After reading stories from the Bible, we invite children to draw and paint their favourite part.

Using various materials, students are invited to retell the Easter story.

One of our favourite apps is called Chatterpix Kid, where students can "cut" part of the picture they have taken of their work and record their own voice.

We place the Easter Write the Room activity around our class for those interested in doing this fun centre.

We left out a provocation after reading the book The Giving Tree, at the beginning of the Lenten season.  It's a great book to introduce the idea of giving up so much for others, even though it's not religious.  Every time students did something for others they were invited to write/draw it on a leaf and place it on our classroom door.

We all know Christmas and Easter are the two biggest celebrations, but what about religion the rest of the year?

During the month of May, our school prays the Hail Mary regularly.  So we teach it to our children too.  We also read and discuss who Mary was and how she is very important.  We did a directed drawing of Mary too and left out these pictures of beautiful and famous paintings of Mary from around the world for students to draw.

Provocations can be left out at any time of the year that focus on feelings, inclusion, and treating others like Jesus preaches.

At the beginning of the year, when we focus on "All About Me", we invite students to look closely in the mirror and draw themselves.  We discuss how God made each of us unique and special, as well as what we love most about ourselves.

You can make these self portraits in any size and certainly extend this activity in many ways.  We hung ours up in the hallway outside our classroom on a branch and on the reverse the children told us what makes them special.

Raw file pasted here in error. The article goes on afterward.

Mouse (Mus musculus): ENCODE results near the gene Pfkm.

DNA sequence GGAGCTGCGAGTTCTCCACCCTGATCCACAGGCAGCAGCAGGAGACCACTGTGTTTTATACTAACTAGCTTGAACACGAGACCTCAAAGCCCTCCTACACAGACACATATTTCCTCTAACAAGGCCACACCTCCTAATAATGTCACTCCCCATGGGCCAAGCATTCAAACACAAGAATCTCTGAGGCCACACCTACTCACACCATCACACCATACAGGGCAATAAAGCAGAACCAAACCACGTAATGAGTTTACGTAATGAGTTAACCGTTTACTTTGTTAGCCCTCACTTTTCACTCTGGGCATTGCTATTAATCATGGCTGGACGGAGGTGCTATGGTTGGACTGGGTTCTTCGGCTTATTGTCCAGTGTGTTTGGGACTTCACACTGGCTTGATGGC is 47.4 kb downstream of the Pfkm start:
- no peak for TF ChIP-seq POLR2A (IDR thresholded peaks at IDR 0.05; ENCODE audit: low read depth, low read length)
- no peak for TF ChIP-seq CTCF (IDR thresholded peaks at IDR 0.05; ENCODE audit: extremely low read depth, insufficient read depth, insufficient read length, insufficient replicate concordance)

During the month of February, our emphasis is more on treating others with kindness and respect, since it ties in so well with Valentine's Day.  Students choose a name from the bowl and, for one week ("Friendship Week") they have to do kind things for that friend (i.e. help them log into computer, paint a picture together, etc.)  We also invite them to make a bracelet as a sign of friendship.

We spend a large chunk of time during the week outdoors, where we search for items in nature and observe seasonal changes.  We discuss how God made our beautiful Earth and how we can be stewards of the Earth.  There are even times when we (or our students!) bring in special guests to our classroom, such as these snails.  We learn that God made all living creatures and it's our responsibility to take care of them and show respect.

After many daily discussions about "loving our neighbours" (or friends) and reading lots of books, such as How Full is Your Bucket? For Kids, there are lots of provocations you can create.  Here our students are encouraged to write/draw how they can be kind to their peers.  Afterwards we turned these pages into a class book.

How do you incorporate religion in your classroom?